Arrest Warrants: Cases & Law

Instructor: Kenneth Poortvliet

Kenneth has a JD, practiced law for over 10 years, and has taught criminal justice courses as a full-time instructor.

When police feel they have enough evidence, the make an arrest. In this lesson we will learn what an arrest warrant it and when it's needed, and we'll look a landmark Supreme Court cases dealing with arrest warrants.

The Arrest

John Smith opened his bedroom door to find three police officers with guns drawn. They arrested him for the possession and distribution of drugs and found a duffle bag sitting next to his bed with cash, drugs and baggies. John asked to see a warrant, and the police officer quickly showed him one, then pulled it away. John noticed that the name on the warrant was his, but the description had the wrong address. They arrested Stan and charged him.

Probable Cause For Arrest

The requirements needed for an arrest are set forth in the Fourth Amendment, which protects people against unreasonable searches and seizure (which is an arrest) and says ''no Warrants shall issue, but upon probable cause, supported by Oath or affirmation, and particularly describing the place to be searched, and the persons or things to be seized.'' Probable cause is a legal standard that requires specific circumstances and facts be present before police can arrest or search and it exists when an officer reasonably believes, under the circumstances, that a crime has been committed and the suspect did it.

Arrest Warrant

An arrest warrant is an authorization by a judge or magistrate to arrest and detain a person. To obtain a warrant, an officer submits an affidavit to the court that sets out the facts to support probable cause. The judge or magistrate then decides if probable cause exists, and if so, issues the warrant. There is no bright line rule about what constitutes probable cause, but the Supreme Court in Illinois v. Gates empowered magistrate judges to make that determination based on their judgement of the 'totality of circumstances.' To be legal, a warrant must contain the following:

  • The name of the suspect, and
  • The crime for which the suspect is charged, and
  • The name of the court issuing the warrant.

The law requires that if a warrant is defective because it is too vague or improperly identifies the suspect, the the arrest is unlawful.

Not all arrests need to be made with a warrant. In many states, there is a requirement that before a person is arrested without a warrant, the officer must have witnessed the crime. While a state is free to restrict their officers in such way, the Constitution does not. In United States v. Watson (1985), the U.S. Supreme Court held that a public arrest for a felony requires probable cause, but did not need a warrant. In that case, U.S. postal inspectors set up a sting and arrested Watson in a restaurant. Watson claimed that the evidence they found should be thrown out because the inspectors didn't have a warrant. The court disagreed and upheld Watson's conviction.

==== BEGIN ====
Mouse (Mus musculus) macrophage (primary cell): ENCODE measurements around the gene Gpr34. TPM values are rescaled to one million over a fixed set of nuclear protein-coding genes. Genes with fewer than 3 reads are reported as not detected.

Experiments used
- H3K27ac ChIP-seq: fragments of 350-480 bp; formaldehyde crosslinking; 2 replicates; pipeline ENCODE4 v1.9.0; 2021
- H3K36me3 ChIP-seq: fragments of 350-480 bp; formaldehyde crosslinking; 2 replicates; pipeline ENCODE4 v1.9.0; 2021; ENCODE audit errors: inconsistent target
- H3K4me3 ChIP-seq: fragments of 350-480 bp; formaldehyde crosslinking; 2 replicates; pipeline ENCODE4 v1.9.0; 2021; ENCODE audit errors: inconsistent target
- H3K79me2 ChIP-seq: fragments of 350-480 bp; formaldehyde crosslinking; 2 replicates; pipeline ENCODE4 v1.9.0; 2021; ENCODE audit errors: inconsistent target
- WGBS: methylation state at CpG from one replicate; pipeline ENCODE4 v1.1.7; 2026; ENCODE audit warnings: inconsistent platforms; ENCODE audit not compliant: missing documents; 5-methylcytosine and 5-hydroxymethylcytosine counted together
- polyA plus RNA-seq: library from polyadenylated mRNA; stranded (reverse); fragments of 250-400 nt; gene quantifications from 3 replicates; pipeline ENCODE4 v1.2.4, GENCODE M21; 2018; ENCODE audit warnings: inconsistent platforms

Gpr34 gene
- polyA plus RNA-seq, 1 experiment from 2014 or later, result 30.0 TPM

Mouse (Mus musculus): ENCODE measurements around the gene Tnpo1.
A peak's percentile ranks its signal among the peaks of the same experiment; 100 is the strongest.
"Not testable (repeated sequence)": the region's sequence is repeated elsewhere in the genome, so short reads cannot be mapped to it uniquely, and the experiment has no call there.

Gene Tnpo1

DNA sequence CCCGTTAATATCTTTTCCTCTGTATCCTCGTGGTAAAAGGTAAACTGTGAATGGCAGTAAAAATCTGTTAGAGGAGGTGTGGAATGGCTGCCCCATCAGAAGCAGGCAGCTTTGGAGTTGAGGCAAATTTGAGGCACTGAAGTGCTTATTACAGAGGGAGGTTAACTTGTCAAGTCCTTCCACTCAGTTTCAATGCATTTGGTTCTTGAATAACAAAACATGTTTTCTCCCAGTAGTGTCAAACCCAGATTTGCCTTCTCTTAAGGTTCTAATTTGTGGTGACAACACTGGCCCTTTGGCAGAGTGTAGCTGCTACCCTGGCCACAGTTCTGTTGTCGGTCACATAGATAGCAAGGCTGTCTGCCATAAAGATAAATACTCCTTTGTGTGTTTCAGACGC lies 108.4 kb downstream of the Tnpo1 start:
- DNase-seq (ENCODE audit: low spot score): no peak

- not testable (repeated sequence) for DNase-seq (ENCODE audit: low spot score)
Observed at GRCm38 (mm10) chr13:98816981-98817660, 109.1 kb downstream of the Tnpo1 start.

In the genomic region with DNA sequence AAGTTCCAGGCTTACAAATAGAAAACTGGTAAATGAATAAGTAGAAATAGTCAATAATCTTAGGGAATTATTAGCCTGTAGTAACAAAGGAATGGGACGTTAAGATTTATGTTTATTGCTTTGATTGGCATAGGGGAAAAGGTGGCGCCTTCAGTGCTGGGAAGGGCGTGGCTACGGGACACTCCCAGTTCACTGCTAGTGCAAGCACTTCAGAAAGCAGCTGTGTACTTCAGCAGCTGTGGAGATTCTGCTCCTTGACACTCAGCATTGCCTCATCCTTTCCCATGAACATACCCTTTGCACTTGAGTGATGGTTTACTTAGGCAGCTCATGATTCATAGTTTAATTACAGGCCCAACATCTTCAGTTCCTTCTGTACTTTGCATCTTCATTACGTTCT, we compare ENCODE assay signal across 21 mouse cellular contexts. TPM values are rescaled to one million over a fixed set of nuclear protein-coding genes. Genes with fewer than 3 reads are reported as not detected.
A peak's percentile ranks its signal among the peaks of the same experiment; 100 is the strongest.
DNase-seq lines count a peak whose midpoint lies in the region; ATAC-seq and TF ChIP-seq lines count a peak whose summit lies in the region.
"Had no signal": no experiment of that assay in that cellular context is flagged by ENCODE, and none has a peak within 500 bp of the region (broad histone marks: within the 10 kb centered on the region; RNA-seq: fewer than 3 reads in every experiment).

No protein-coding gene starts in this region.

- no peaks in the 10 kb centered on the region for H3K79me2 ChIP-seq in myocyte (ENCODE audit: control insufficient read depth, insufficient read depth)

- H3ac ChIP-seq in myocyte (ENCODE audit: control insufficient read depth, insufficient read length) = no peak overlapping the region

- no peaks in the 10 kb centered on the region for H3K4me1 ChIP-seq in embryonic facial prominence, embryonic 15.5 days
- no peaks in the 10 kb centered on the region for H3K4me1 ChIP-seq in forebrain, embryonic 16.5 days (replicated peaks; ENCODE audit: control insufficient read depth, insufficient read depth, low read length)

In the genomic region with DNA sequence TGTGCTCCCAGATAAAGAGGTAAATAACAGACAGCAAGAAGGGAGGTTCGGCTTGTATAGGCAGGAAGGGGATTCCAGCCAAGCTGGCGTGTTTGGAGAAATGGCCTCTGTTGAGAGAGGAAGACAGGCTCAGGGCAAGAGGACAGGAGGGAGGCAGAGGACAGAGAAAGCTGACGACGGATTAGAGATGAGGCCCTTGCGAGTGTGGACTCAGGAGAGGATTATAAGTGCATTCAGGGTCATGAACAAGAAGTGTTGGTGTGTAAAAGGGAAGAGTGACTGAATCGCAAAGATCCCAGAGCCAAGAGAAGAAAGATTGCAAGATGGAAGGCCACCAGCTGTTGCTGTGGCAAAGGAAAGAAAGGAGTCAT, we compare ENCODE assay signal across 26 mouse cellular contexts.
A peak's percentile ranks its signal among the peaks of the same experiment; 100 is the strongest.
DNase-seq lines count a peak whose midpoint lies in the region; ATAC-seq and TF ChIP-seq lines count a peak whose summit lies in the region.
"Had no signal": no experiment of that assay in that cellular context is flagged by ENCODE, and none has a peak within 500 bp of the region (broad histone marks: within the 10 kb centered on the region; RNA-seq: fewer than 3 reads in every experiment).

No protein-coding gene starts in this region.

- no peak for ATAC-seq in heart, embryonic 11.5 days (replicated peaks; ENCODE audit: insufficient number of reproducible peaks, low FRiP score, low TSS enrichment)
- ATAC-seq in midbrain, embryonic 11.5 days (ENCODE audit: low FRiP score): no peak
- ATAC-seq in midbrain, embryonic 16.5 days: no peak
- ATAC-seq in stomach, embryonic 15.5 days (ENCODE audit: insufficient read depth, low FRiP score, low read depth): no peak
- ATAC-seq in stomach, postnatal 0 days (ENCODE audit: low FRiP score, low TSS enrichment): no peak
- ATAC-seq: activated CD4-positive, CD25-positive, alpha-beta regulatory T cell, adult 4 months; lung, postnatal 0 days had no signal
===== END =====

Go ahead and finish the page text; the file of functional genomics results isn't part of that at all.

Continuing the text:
When Arrest Warrant Needed

So when is an arrest warrant necessary? The answer involves a doctrine that has evolved from the Fourth Amendment called the expectaton of privacy doctrine. This looks at the level of privacy a reasonable person expects in the area of police intervention. The lowest being when one is out in the public, the highest being in a person's home. Because of that privacy concern, the court said in Payton v. New York (1980) that ''to be arrested in the home involves not only the invasion attendant to all arrests, but also an invasion of the sanctity of the home. This is simply too substantial an invasion to allow without a warrant.''

So what about other places? There is no simple answer. The courts have consistently held that in places where the expectation of privacy is high, then an arrest warrant is needed, if not, then the officers need probable cause and can make an arrest. In Katz v. United States (1976) the Court said that what ''a person knowingly exposes to the public, even in his own home or office, is not a subject of Fourth Amendment protection…. But what he seeks to preserve as private, even in an area accessible to the public, may be constitutionally protected.''

For example, if an officer arrests someone without a warrant at public restaurant or laundromat, a warrant wouldn't be needed. But a CEO in her office that she keeps locked and where she often changes and sleeps would have a high expectation of privacy and a warrant would be required.

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